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Koneda Kou: Doushitemo Furetakunai

NOTICE: This review is based on the unofficial English translation.

{Yoneda Kou} Doushitemo FuretakunaiDoushitemo Furetakunai is a masterpiece. The End.

That statement does a decent job of summing things up. Since everything I thought about the story and every sentiment I held was just too much for me to grab a hold of, I was really tempted to leave it at that. I had a very difficult time finding the words to clearly express my impression of this manga. I am still struggling. As much as I am intimidated by the sheer magnificence of the work, I am equally compelled to write about it. Given that my thoughts are still all over the place, I decided to apply a structure similar to the Progress Reports rather than go with my usual free-form review. Had I not made that decision, it would have been an arduous task trying to keep the babbling fangirl in me hidden and duct-taped. Okay, on with it…

Story

The first day at a new job is always  a little tense, but when you find out your new boss has the kind of personality you’re sure to hate, that tension can quickly turn into strain. Togawa comes off as a chain-smoking lush with a blithe attitude, but Shima  soon discovers that first impressions aren’t all they’re cracked up to be. Through six chapters and three epilogues, Yoneda Kou takes us along as she tells the story of how two fragile hearts find a way to touch each other without breaking.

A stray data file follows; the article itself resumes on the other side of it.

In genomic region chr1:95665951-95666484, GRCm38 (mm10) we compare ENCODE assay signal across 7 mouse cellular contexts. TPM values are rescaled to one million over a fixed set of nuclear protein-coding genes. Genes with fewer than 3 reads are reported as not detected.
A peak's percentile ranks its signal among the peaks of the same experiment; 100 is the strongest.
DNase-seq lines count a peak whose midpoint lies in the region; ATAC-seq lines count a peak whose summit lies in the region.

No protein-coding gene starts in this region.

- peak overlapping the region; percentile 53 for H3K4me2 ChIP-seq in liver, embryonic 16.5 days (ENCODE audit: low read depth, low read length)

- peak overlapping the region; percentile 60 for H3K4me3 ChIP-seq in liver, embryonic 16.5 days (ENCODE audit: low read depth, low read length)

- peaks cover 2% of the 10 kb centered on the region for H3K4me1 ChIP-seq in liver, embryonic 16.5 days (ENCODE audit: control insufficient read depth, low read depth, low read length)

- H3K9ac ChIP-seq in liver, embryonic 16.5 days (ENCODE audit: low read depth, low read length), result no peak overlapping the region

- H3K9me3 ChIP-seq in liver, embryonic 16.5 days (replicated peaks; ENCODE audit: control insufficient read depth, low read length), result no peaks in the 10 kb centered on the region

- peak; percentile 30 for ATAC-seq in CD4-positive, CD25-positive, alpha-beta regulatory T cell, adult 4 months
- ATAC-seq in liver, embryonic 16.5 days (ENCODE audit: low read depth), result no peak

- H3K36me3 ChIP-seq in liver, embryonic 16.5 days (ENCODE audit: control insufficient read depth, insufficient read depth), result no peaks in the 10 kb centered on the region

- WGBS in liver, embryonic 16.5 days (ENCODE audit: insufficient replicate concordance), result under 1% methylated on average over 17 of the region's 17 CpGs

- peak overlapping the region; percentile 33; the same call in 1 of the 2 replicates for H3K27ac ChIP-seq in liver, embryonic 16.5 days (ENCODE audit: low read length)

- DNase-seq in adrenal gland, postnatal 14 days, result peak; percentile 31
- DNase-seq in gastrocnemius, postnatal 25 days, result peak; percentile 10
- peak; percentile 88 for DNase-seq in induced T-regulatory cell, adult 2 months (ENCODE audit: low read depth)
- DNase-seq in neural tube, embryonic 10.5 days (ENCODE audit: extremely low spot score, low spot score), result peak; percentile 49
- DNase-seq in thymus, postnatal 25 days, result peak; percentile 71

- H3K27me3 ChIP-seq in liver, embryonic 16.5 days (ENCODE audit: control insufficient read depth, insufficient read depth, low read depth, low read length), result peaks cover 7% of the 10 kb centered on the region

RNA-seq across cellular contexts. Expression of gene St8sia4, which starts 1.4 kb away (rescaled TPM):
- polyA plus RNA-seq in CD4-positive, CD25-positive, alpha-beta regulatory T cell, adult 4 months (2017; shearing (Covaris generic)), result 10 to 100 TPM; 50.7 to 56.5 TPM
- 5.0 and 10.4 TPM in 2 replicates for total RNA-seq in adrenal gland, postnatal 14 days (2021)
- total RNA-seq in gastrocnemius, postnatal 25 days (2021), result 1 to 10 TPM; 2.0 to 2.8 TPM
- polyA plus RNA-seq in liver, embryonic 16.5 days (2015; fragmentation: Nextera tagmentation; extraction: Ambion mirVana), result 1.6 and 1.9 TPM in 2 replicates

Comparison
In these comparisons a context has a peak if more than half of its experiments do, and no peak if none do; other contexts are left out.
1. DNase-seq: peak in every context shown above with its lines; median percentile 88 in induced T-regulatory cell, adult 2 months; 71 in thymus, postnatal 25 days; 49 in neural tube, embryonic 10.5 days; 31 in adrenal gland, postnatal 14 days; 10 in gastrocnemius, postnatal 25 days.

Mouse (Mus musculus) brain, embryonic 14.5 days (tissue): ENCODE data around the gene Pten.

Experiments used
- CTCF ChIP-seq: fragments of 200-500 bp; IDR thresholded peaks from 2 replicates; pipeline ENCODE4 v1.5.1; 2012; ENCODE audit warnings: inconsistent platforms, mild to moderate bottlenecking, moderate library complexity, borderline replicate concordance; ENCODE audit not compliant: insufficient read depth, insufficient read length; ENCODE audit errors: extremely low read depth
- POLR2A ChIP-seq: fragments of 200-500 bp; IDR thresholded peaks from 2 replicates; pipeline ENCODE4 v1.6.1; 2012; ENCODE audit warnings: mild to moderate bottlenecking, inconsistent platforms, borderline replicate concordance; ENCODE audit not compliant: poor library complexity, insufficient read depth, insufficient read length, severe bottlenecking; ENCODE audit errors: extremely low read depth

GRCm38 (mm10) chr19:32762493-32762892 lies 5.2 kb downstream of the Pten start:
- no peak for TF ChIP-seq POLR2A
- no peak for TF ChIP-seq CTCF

Characters

Timid. Sharp-tongued. Heavily-guarded. If there were ever a character that required the label, “Handle With Care,” Shima Toshiaki would be the one. Facing each day with the mien of the perpetually uninterested, he does his best to remain unaffected or to at least appear that way. Shima likes to keep a good distance between himself and others. His wariness of outsiders has very little to do with the outsiders themselves, instead, his hesitance-cum-refusal to be involved with those around him is more likely to be a consequence of his desire to keep his feelings and expectations in check and to avoid reliving his past. Everyday in his new environment is a test of Shima’s will. Not the will to choose between right or wrong, but the will to choose between experience and emotion. Unlike many characters in his position, his way of refereeing the clash between his better judgment and his unfulfilled desires is completely in sync with his personality. At no point does he become a brand new person with a brand new outlook on life. From beginning to end he is Shima. Awkward. Honest. Adorable.

Shima’s like an object. He doesn’t show any kind of expression, so let’s at least make his name cute. — words spoken to Shima by Onoda as told to him by Department Manager Togawa